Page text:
This is about striking a balance in society, which we have sought to do through the Financial Services and Markets Bill. I want to offer reassurance and protection for those who seek it. I am conscious that not everyone will be as familiar with the clause-by-clause detail of the Bill as the hon. Member for Hampstead and Kilburn and I am. That Bill, which has made its passage through the House, will mean that for the first time, not just since the hon. Member for Tiverton and Honiton (Richard Foord) scrabbled for coins himself but since ancient Celts first manufactured coins on this great isle of ours, there will be statutory protection of access to cash and the ability to deposit cash. It is important that we get that Bill on the statute book in this time of rapid change. It will cover access to deposit facilities on a similar basis as access to cash withdrawal.

My hon. Friend the Member for North Norfolk reminded us that this is the domain not just of the banks and ATMs, but also the extensive post office network. I know that postmasters—notwithstanding the loss to the profession of my hon. Friend—do a fantastic job in our rural communities. We should support them, and we do want to see that support. The provision of cash and banking services can be one way in which we underwrite their continued service to the community.

Patricia Gibson Portrait Patricia Gibson
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Will the Minister explain what my constituents in Kilwinning will do when the town centre has lost its bank? It will be a population of 16,000 with no bank and no post office. What advice would he give to the businesses and residents of Kilwinning?

Andrew Griffith Portrait Andrew Griffith
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I advise the hon. Lady to explore with Link the provision of potential alternative cash machines and to explore with the Access to Cash Action Group the potential for a banking hub. A number of Members have procured banking hubs for their constituencies. The hon. Member for Tiverton and Honiton has a banking hub and has spoken up about that issue.

Richard Foord Portrait Richard Foord
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On banking hubs, the Axminster chamber of commerce has been trying to get through to the Access to Cash Action Group to find out when it will get its community banking hub, but has been unable to get through, so will the Minister comment a little further on Access to Cash Action Group communications?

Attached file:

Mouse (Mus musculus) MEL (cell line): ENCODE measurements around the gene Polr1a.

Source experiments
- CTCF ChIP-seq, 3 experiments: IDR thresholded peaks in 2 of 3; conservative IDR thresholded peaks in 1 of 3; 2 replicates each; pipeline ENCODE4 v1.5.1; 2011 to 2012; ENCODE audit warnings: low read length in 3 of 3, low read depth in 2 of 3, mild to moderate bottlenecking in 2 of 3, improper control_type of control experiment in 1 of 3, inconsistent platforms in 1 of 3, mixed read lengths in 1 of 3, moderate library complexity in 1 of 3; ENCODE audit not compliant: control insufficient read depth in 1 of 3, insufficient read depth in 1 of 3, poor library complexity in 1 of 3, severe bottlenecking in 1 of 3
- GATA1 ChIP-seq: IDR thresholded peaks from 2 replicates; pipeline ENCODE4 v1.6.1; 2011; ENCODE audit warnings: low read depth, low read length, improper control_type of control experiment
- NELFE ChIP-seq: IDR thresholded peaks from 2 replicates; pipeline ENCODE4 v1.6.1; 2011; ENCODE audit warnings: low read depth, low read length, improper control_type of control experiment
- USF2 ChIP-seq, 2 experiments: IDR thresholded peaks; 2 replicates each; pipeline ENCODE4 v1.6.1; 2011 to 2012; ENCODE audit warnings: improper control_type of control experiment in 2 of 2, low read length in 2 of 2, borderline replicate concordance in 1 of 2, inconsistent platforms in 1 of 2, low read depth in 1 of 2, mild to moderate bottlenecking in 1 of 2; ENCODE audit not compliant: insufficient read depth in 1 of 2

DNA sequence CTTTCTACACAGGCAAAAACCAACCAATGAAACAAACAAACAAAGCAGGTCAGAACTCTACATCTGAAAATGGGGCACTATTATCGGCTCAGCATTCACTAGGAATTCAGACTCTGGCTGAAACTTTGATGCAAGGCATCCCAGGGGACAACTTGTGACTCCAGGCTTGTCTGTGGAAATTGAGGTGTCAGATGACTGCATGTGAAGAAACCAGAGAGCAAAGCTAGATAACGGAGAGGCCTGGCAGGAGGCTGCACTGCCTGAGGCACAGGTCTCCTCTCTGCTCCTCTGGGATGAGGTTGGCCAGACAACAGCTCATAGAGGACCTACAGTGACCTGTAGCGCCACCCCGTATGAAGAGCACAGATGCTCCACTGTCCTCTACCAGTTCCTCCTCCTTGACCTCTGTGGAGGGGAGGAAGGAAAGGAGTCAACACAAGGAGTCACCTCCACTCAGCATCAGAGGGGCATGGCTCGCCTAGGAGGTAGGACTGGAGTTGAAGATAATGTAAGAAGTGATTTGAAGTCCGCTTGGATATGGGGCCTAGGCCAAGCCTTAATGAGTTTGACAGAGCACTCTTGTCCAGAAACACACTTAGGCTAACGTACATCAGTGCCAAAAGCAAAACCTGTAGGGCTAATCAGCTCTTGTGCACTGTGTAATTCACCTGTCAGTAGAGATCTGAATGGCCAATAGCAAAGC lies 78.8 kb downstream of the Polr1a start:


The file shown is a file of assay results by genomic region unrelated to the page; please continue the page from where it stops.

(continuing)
Andrew Griffith Portrait Andrew Griffith
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I will happily entertain treatises from the hon. Gentleman if he would like me to follow that up. There are 70 cash hubs on their way. Members throughout the House, including a number of his colleagues in Devon, have procured them. It sometimes takes a little while for them to appear because of planning issues or the need to get the right power arrangements and safe access in place for constituents. If the hon. Gentleman will bear with the banking hubs and work with them, he will find that there are solutions out there.

My hon. Friend the Member for Blackpool North and Cleveleys talked about the no-purchase cashback facility, which turns every single convenience store and retailer in the country into a potential cash-dispensing hub.

Patricia Gibson Portrait Patricia Gibson
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Will the Minister give way?

Andrew Griffith Portrait Andrew Griffith
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I will give way one final time before the hon. Lady combusts.

Patricia Gibson Portrait Patricia Gibson
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I gently say to the Minister that local corner shops do not want to be cash dispensers. There are all sorts of security issues relating to no-purchase cashback.

Andrew Griffith Portrait Andrew Griffith
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The hon. Lady makes an important point, although perhaps not the one she intended, about some of the challenges of cash in a rural location.

Paul Maynard Portrait Paul Maynard
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Will the Minister give way?

Andrew Griffith Portrait Andrew Griffith
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I will because my hon. Friend made some strong points earlier.

Paul Maynard Portrait Paul Maynard
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Does the Minister think it is important to recognise that cashback without purchase is a voluntary decision by the retailer? Retailers are not obliged to embark upon it if they do not wish to; it is a commercial enterprise.

Andrew Griffith Portrait Andrew Griffith
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My hon. Friend is absolutely right. That is one of the principles in how we have approached the issue. Although we are taking powers in the Financial Services and Markets Bill to mandate access to cash and cash machines, we must remember that 95% of the population are within 2 km of a free cash machine.

Drew Hendry Portrait Drew Hendry
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Will the Minister give way?

Andrew Griffith Portrait Andrew Griffith
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I will make some progress, because I have been relatively generous in taking interventions.